Your Train Like A Champion Blog author is suffering from an intractable case of jetlag following a business trip to India last week.  I’ll be taking some time off from writing this week, but I will be back next Monday.  In the mean time, if you think someone else might find this blog interesting, please pass it along.  If you have blog ideas, email me at bpwashburn@gmail.com.  If you don’t want to miss a single, brilliant post, be sure to click “Follow” at the top of the page!

Did Malcolm Knowles Have It Wrong?

Every once in a while, I’ll look at a post-training evaluation form and see glowing praise for a PowerPoint-based lecture.  Lecture receives a 5 out of 5 on evaluation forms?!  With feedback like that, I sometimes wonder if Malcolm Knowles knew what he was talking about.  Is the effort that goes into interactive, engaging sessions really worthwhile?

The other night, I had a 3-minute interaction with a co-worker that re-affirmed for me that Malcolm Knowles, John Dewey, Jane Vella and the rest of the adult/experiential/dialogue education crowd indeed knew a thing or two about effective educational experiences.

As we were finishing our call, she mentioned that her staff was wondering when I would be returning to facilitate another workshop.  The comment surprised me a bit.  The last time I was in India I had designed the session but it was mostly facilitated by my Indian colleagues in Hindi.  I understood little of the conversations that took place.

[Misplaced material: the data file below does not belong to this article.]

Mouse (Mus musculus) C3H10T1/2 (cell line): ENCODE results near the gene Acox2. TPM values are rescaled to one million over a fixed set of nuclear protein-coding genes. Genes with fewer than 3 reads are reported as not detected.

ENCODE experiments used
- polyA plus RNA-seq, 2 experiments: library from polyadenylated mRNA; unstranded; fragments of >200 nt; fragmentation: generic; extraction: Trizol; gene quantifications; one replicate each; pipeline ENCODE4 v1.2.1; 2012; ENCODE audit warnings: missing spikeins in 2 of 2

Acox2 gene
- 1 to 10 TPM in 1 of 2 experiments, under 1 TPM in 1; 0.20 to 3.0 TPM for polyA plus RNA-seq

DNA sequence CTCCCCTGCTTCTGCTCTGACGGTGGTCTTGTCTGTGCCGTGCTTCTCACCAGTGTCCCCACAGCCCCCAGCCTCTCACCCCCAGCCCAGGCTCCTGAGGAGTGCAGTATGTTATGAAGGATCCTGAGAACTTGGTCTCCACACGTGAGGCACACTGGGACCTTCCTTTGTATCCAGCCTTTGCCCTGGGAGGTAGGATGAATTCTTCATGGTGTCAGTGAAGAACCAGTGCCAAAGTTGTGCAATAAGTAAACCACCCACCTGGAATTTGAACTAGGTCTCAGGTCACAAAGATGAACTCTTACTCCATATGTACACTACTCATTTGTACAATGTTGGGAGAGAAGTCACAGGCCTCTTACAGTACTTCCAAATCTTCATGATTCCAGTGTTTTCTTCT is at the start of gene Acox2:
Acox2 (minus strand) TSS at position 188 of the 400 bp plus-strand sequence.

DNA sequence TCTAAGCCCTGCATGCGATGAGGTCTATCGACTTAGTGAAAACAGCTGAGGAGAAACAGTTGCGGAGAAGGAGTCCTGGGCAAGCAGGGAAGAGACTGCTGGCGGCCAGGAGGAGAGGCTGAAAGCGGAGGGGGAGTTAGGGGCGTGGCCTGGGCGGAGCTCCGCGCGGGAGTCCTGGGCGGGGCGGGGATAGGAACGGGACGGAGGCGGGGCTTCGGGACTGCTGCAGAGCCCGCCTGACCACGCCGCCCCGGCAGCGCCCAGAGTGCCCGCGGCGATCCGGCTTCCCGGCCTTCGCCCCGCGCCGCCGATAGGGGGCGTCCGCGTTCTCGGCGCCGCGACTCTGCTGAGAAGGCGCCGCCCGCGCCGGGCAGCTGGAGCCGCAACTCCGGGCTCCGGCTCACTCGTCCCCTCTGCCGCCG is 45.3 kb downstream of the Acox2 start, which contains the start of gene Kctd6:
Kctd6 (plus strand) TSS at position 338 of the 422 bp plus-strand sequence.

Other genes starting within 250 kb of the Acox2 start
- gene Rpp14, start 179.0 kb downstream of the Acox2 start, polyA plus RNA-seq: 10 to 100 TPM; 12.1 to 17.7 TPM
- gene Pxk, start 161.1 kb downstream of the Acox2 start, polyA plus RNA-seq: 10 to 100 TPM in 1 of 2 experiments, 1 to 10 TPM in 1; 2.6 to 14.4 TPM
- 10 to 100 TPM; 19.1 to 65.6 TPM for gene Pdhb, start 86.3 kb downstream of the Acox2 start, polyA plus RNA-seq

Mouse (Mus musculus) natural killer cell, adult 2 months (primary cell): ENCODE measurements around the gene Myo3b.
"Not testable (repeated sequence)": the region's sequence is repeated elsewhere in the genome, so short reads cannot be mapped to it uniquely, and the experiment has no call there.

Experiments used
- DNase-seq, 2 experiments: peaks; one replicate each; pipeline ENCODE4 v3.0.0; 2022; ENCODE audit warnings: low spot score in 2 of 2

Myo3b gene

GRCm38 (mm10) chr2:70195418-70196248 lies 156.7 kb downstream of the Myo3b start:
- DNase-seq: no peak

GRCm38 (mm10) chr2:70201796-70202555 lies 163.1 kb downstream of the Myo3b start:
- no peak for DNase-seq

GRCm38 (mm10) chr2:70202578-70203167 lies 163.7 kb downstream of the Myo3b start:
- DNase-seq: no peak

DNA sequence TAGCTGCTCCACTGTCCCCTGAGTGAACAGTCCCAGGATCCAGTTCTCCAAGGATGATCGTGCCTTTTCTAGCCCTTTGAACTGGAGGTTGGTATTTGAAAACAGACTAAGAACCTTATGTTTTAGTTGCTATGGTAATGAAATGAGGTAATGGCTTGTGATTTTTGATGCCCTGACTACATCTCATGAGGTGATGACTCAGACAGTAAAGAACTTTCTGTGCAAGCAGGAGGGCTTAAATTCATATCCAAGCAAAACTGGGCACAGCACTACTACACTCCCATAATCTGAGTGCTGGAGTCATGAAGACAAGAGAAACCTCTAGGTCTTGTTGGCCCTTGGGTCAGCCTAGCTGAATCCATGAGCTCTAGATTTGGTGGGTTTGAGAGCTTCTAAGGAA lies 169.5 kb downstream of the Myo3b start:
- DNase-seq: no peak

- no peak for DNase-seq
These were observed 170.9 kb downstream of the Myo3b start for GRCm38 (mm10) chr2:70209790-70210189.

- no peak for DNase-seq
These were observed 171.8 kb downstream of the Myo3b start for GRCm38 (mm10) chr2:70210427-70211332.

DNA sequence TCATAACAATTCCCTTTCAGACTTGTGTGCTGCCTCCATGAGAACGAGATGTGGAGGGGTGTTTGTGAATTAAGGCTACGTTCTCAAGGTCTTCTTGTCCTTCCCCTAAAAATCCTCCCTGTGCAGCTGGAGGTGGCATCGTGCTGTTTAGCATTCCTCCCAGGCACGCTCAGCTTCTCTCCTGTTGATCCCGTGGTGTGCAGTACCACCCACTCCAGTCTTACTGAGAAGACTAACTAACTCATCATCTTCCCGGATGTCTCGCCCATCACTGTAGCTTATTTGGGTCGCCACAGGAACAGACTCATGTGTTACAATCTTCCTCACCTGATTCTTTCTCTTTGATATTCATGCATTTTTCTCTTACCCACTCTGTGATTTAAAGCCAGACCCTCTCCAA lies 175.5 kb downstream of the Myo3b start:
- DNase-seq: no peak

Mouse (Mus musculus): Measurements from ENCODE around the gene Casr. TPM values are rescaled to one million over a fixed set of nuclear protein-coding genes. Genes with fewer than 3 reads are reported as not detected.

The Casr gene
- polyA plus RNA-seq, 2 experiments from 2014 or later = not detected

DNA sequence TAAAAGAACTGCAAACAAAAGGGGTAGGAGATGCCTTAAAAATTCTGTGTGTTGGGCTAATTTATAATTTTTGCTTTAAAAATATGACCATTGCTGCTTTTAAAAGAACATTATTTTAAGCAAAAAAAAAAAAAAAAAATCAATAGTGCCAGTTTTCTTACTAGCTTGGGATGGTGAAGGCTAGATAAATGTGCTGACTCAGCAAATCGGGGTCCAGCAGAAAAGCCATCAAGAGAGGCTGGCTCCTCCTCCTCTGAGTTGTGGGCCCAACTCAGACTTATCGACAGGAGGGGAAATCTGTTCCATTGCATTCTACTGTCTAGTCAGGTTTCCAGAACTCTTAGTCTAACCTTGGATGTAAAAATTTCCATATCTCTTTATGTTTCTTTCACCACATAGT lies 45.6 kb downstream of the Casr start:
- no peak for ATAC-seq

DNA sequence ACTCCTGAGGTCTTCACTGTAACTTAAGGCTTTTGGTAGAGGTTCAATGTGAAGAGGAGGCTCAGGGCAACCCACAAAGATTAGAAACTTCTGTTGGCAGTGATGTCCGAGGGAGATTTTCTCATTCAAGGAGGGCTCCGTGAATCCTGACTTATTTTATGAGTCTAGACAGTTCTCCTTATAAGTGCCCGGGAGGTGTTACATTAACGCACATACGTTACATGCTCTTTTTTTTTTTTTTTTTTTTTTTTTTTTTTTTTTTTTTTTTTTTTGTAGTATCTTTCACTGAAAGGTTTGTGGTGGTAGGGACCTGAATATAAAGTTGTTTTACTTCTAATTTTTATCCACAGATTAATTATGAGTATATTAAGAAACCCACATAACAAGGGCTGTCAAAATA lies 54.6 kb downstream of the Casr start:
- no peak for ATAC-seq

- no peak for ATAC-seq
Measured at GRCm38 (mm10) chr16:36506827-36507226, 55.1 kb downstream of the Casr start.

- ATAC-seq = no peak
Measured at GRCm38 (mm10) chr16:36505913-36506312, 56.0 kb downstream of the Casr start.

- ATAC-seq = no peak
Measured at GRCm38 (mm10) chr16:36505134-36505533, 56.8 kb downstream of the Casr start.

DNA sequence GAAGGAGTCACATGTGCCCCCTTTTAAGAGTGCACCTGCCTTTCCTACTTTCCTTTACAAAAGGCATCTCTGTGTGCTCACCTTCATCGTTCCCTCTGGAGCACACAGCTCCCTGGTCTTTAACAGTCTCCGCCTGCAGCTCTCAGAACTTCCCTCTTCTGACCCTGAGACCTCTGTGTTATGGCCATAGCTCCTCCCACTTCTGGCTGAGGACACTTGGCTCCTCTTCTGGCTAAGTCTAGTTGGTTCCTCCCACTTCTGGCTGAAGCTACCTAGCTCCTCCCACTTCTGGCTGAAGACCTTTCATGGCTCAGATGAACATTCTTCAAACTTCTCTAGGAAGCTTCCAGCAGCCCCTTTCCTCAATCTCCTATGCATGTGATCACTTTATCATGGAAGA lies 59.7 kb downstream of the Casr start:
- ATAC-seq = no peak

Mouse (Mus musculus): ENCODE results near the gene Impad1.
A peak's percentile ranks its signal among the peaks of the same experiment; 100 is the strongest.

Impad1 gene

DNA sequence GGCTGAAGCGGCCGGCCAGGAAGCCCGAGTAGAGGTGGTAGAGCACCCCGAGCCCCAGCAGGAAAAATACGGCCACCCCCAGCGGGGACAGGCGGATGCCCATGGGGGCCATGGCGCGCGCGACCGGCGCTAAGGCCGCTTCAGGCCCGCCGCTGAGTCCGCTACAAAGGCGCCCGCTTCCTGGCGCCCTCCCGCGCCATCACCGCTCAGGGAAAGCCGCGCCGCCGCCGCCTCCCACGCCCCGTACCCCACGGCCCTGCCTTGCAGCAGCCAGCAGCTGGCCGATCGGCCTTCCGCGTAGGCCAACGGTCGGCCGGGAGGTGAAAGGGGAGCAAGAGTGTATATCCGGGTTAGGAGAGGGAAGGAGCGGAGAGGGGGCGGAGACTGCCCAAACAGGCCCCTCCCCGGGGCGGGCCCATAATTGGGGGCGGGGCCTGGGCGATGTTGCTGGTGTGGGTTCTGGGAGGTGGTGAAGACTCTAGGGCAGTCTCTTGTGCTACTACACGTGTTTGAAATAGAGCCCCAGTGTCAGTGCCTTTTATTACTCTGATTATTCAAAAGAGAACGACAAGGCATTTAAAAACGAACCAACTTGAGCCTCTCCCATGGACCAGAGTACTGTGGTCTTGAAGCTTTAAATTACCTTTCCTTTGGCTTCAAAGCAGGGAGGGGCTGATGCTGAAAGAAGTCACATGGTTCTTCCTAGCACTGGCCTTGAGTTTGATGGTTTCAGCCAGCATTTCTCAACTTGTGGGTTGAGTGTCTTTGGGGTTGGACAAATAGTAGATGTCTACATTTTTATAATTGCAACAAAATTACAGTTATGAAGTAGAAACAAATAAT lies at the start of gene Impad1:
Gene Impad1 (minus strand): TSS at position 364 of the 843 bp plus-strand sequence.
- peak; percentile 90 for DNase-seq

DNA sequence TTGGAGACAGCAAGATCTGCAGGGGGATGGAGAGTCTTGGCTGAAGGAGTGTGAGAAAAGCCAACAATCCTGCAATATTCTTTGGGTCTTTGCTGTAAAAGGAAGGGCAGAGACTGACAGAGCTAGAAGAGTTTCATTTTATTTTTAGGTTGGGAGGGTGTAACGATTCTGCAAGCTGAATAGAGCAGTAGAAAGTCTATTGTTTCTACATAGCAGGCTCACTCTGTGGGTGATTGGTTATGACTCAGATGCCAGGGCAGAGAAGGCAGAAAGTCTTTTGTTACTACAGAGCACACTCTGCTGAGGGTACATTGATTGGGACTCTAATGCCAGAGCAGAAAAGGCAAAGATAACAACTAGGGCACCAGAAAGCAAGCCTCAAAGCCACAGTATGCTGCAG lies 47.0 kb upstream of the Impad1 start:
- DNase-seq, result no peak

“Yeah, well, they want you to come back.  They still remember the towel activity.  It transcended language.”

Several months ago, I had been asked to help put together a teambuilding session for a team in India that was transitioning from a workplace culture that valued individual efforts to our workplace culture which required a substantial degree of teamwork.  We didn’t want to just talk about teamwork but we weren’t going to take everyone out to a ropes course, either.

I worked with my India-based colleagues to design a half-day workshop as a kick-off to a series of monthly sessions we would offer to this new team.  We began with an activity that required smuggling a few towels out of my hotel (the aforementioned “towel activity”).  The team had an hour-long conversation about our mission, vision and core values.  To wrap up, we gave each team member a small stick.  We asked them to break it in half.  Then we asked them to break the two halves in half.  Holding the four quarters of the stick in one hand, the team members could no longer break the sticks.  Four small pieces together were much stronger, less breakable than one individual stick.

It was flattering that they wanted me back, but I asked my co-worker for specific examples of anything that’s changed since this workshop.

“Brian, they communicate now.  They cover for each other.  In the past, if someone was working with a family in the hospital, I wouldn’t know about it for hours… if I ever found out.  Now, if someone is working with a family, someone else gives me a call and a third person sends me a text.  They’re truly working as a team.  And that’s very different.  They put your session into practice.  If it hadn’t been so interactive, I don’t think they’d have remembered.  They still have their sticks!”

Sticks2 Sticks3 Sticks1

The Train Like A Champion Blog is published Mondays, Wednesdays and Fridays.  If you think someone else might find this interesting, please pass it along.  If you don’t want to miss a single, brilliant post, be sure to click “Follow” at the top of the page!